Last week, I had the great fortune of being able to spend about 10 days in Europe; France and Switzerland, in particular. As a transit nerd, this was obviously a fantastic experience. (And as a food nerd, equally if not more so.)
I will have more detailed notes on the different cities I was in, but a few general observations first.
- When it comes to intercity rail, the United States is absolutely pathetic. And not just in terms of speed (though the TGV between Paris, Reims, and Lyon was the single best train experience of my life); the Swiss InterCity and RegioExpress services are fast, relatively frequent (at least hourly point-to-point, much more so for trunk lines). Electrification, frequency, electronic ticketing and payment,
- Punctuality was incredible. To get from Lyon to the tiny Lötschental Valley in Switzerland, it required four trains and three connections. One connection, from a French TGV to a Swiss IC in Basel, had only 5 minutes between the two. Despite it not being a cross-platform transfer, we made it with minutes to spare.
- There was not a single surface rail system I saw that did not have dedicated tracks of its own. There was barely a single street we found that had more than three traffic lanes. The primacy of transit was clear.
- The mixing of cars, pedestrians, and transit was very pronounced, particularly in Paris, but drivers were not crazy the way they seem to be in the DC area. This is reflected less in a sense of caution on the part of French drivers and more a general awareness and expectation that yes, there will be people on foot and moped and bicycle so it’s best to stay alert. There was a good amount of hard braking and stopping short, but no actual collisions anywhere that I saw.
- The TL;DR version: walking is normal, driving is not; TGV is really, really fast.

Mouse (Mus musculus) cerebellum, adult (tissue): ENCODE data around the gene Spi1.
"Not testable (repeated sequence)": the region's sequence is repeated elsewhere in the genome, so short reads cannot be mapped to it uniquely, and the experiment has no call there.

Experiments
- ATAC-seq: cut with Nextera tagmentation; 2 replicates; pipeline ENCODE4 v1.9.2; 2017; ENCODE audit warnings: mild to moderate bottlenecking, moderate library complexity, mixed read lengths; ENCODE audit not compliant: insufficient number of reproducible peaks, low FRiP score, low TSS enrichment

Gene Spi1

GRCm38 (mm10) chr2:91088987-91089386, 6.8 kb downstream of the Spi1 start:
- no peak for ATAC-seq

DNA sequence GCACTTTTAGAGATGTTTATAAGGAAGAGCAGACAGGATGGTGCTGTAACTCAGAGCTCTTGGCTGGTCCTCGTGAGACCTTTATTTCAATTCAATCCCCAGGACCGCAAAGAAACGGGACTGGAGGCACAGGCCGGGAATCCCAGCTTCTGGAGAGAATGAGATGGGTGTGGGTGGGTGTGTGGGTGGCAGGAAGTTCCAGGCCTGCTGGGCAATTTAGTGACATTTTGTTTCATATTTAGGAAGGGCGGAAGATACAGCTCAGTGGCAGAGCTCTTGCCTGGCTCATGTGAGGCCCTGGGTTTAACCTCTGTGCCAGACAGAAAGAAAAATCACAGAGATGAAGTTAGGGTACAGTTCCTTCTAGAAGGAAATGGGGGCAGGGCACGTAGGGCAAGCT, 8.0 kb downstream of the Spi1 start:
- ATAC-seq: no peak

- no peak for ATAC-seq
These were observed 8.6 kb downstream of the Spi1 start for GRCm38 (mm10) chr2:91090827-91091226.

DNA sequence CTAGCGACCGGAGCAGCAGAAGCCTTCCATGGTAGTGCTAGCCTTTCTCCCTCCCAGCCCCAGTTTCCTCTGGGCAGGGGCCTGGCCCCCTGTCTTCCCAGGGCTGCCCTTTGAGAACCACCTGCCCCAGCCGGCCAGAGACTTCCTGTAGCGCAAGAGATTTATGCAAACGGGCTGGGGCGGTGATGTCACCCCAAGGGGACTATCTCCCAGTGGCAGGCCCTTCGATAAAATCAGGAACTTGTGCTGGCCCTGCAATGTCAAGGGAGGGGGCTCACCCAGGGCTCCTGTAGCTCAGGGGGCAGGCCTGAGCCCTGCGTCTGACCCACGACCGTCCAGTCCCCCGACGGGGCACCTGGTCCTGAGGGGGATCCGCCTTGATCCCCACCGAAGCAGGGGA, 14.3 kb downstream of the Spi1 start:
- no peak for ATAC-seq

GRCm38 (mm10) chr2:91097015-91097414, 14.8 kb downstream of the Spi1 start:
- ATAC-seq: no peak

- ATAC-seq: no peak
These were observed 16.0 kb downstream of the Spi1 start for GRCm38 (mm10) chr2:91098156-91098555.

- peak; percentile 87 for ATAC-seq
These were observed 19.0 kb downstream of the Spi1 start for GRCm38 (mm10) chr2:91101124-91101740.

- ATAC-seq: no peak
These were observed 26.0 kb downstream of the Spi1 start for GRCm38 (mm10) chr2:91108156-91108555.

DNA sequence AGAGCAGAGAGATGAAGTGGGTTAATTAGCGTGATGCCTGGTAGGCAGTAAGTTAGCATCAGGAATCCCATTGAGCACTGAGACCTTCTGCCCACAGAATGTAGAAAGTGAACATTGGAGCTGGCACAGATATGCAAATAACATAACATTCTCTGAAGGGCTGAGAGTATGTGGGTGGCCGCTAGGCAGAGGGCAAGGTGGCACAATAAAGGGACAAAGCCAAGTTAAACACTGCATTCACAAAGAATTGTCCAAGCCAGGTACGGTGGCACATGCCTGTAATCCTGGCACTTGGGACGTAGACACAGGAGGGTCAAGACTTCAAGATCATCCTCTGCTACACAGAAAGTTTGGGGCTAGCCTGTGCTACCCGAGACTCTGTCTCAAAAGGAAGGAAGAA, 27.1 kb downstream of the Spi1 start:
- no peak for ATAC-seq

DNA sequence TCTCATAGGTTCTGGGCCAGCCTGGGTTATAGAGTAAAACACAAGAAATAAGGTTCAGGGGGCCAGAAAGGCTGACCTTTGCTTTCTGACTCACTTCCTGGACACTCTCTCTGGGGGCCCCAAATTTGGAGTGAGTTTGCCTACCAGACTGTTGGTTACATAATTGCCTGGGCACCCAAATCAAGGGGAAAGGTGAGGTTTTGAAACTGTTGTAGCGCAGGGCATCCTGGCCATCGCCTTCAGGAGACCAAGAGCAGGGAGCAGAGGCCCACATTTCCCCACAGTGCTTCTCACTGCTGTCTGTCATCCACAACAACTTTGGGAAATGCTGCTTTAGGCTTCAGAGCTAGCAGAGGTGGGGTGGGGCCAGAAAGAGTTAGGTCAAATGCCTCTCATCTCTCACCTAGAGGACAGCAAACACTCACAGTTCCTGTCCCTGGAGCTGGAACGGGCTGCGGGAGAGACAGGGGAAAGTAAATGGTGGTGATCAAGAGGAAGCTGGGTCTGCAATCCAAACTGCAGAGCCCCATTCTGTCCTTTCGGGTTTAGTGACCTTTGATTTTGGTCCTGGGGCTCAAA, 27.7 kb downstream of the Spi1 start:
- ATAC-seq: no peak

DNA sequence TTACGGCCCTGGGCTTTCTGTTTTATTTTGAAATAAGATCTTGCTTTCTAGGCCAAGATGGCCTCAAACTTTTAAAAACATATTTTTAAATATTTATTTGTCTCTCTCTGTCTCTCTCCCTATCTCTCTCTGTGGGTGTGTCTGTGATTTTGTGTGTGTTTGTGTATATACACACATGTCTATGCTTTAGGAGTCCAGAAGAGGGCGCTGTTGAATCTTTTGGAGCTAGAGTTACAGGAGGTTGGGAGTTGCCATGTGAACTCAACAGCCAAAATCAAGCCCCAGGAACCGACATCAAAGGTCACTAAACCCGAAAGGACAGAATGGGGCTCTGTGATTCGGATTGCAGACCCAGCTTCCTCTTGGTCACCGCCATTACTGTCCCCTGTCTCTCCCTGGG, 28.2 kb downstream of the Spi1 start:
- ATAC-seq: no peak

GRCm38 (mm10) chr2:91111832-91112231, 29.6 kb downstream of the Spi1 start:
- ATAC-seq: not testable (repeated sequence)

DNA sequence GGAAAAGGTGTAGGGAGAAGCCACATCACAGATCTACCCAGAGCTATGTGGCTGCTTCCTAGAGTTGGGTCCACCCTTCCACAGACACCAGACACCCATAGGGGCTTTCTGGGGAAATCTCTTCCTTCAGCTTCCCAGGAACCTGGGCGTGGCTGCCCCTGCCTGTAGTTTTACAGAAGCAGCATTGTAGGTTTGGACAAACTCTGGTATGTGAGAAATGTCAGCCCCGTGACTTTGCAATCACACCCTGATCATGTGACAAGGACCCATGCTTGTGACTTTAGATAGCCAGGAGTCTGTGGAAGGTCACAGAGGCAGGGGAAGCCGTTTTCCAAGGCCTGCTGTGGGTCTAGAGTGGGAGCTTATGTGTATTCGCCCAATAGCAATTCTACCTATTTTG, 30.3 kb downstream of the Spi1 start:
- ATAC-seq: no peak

In general, too, the public transportation facilities across France and Switzerland are actually emblematic of a respect for their citizens. I know Ben Kabak and others have written of the folly of a new Penn Station when there are so many other higher priorities – and I agree – but at the same time, there is a whole lot to be said for magnificence in the public sphere. After experiencing the multimodal wonder that is Zürich, I found this quote that sums up the “Zürich Model”:
There are communities … whose public realms exude respect in their principles and architecture, and whose citizens are therefore under less compulsion to retreat to a private domain. Indeed, we may find that some of our ambitions for personal glory fade when the public spaces and facilities to which we enjoy access are themselves glorious to behold: in such context, ordinary citizenship may come to seem an adequate goal. In Switzerland’s largest city, for instance, the need to own a car in order to avoid sharing a bus or train with strangers loses some of the urgency it has in Los Angeles or London, thanks to Zurich’s superlative tram network, which is clean, safe, warm and edifying in its punctuality and technical prowess. There is little reason to travel in an automotive cocoon when, for a fare of only a few francs, an efficient, stately tramway will provide transportation from point A to point B at a level of comfort an emperor might have envied.
More to come. But the Zürich Model and its respect for the citizenry should be standard operating practice for every transit system in North America.